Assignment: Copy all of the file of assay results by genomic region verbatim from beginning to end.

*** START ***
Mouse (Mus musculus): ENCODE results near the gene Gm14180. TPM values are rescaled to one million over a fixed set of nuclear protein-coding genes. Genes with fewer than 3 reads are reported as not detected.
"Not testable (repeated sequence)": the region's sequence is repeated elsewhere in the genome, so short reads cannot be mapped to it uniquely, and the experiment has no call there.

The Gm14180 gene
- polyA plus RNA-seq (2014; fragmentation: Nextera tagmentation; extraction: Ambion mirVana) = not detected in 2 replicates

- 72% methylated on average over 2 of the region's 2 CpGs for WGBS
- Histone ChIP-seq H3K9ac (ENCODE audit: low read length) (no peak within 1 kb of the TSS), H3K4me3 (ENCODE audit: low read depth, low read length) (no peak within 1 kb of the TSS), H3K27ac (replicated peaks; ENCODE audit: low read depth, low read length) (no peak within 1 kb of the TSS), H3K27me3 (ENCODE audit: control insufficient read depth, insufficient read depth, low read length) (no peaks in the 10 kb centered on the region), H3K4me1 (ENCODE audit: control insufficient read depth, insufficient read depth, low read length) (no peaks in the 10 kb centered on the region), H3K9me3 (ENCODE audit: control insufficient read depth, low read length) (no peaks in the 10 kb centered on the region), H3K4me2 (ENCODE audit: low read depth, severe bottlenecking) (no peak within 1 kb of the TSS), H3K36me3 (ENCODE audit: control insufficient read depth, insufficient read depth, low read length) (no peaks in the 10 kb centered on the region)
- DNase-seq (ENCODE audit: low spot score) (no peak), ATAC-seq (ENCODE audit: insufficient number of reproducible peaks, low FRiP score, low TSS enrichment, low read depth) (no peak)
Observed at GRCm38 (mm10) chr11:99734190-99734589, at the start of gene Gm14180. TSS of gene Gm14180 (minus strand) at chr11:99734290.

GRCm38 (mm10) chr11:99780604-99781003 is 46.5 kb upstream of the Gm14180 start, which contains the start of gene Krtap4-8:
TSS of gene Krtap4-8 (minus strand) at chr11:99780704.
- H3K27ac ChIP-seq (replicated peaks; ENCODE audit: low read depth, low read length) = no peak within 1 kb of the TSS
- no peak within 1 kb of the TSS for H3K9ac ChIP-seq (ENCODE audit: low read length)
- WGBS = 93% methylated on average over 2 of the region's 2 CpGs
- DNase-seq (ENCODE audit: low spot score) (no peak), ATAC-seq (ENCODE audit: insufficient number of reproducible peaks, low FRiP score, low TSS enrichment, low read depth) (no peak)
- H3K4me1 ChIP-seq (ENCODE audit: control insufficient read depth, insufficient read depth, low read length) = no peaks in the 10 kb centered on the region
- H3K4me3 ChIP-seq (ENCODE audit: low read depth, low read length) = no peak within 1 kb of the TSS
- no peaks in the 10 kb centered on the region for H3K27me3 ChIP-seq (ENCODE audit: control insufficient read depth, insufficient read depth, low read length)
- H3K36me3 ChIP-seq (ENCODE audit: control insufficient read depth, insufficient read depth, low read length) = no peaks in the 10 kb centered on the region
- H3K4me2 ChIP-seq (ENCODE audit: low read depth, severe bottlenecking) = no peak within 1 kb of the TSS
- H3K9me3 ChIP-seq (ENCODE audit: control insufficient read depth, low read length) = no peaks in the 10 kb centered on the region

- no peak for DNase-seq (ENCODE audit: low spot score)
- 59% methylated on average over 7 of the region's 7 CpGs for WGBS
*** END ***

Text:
Mouse (Mus musculus): ENCODE results near the gene Gm14180. TPM values are rescaled to one million over a fixed set of nuclear protein-coding genes. Genes with fewer than 3 reads are reported as not detected.
"Not testable (repeated sequence)": the region's sequence is repeated elsewhere in the genome, so short reads cannot be mapped to it uniquely, and the experiment has no call there.

The Gm14180 gene
- polyA plus RNA-seq (2014; fragmentation: Nextera tagmentation; extraction: Ambion mirVana) = not detected in 2 replicates

- 72% methylated on average over 2 of the region's 2 CpGs for WGBS
- Histone ChIP-seq H3K9ac (ENCODE audit: low read length) (no peak within 1 kb of the TSS), H3K4me3 (ENCODE audit: low read depth, low read length) (no peak within 1 kb of the TSS), H3K27ac (replicated peaks; ENCODE audit: low read depth, low read length) (no peak within 1 kb of the TSS), H3K27me3 (ENCODE audit: control insufficient read depth, insufficient read depth, low read length) (no peaks in the 10 kb centered on the region), H3K4me1 (ENCODE audit: control insufficient read depth, insufficient read depth, low read length) (no peaks in the 10 kb centered on the region), H3K9me3 (ENCODE audit: control insufficient read depth, low read length) (no peaks in the 10 kb centered on the region), H3K4me2 (ENCODE audit: low read depth, severe bottlenecking) (no peak within 1 kb of the TSS), H3K36me3 (ENCODE audit: control insufficient read depth, insufficient read depth, low read length) (no peaks in the 10 kb centered on the region)
- DNase-seq (ENCODE audit: low spot score) (no peak), ATAC-seq (ENCODE audit: insufficient number of reproducible peaks, low FRiP score, low TSS enrichment, low read depth) (no peak)
Observed at GRCm38 (mm10) chr11:99734190-99734589, at the start of gene Gm14180. TSS of gene Gm14180 (minus strand) at chr11:99734290.

GRCm38 (mm10) chr11:99780604-99781003 is 46.5 kb upstream of the Gm14180 start, which contains the start of gene Krtap4-8:
TSS of gene Krtap4-8 (minus strand) at chr11:99780704.
- H3K27ac ChIP-seq (replicated peaks; ENCODE audit: low read depth, low read length) = no peak within 1 kb of the TSS
- no peak within 1 kb of the TSS for H3K9ac ChIP-seq (ENCODE audit: low read length)
- WGBS = 93% methylated on average over 2 of the region's 2 CpGs
- DNase-seq (ENCODE audit: low spot score) (no peak), ATAC-seq (ENCODE audit: insufficient number of reproducible peaks, low FRiP score, low TSS enrichment, low read depth) (no peak)
- H3K4me1 ChIP-seq (ENCODE audit: control insufficient read depth, insufficient read depth, low read length) = no peaks in the 10 kb centered on the region
- H3K4me3 ChIP-seq (ENCODE audit: low read depth, low read length) = no peak within 1 kb of the TSS
- no peaks in the 10 kb centered on the region for H3K27me3 ChIP-seq (ENCODE audit: control insufficient read depth, insufficient read depth, low read length)
- H3K36me3 ChIP-seq (ENCODE audit: control insufficient read depth, insufficient read depth, low read length) = no peaks in the 10 kb centered on the region
- H3K4me2 ChIP-seq (ENCODE audit: low read depth, severe bottlenecking) = no peak within 1 kb of the TSS
- H3K9me3 ChIP-seq (ENCODE audit: control insufficient read depth, low read length) = no peaks in the 10 kb centered on the region

- no peak for DNase-seq (ENCODE audit: low spot score)
- 59% methylated on average over 7 of the region's 7 CpGs for WGBS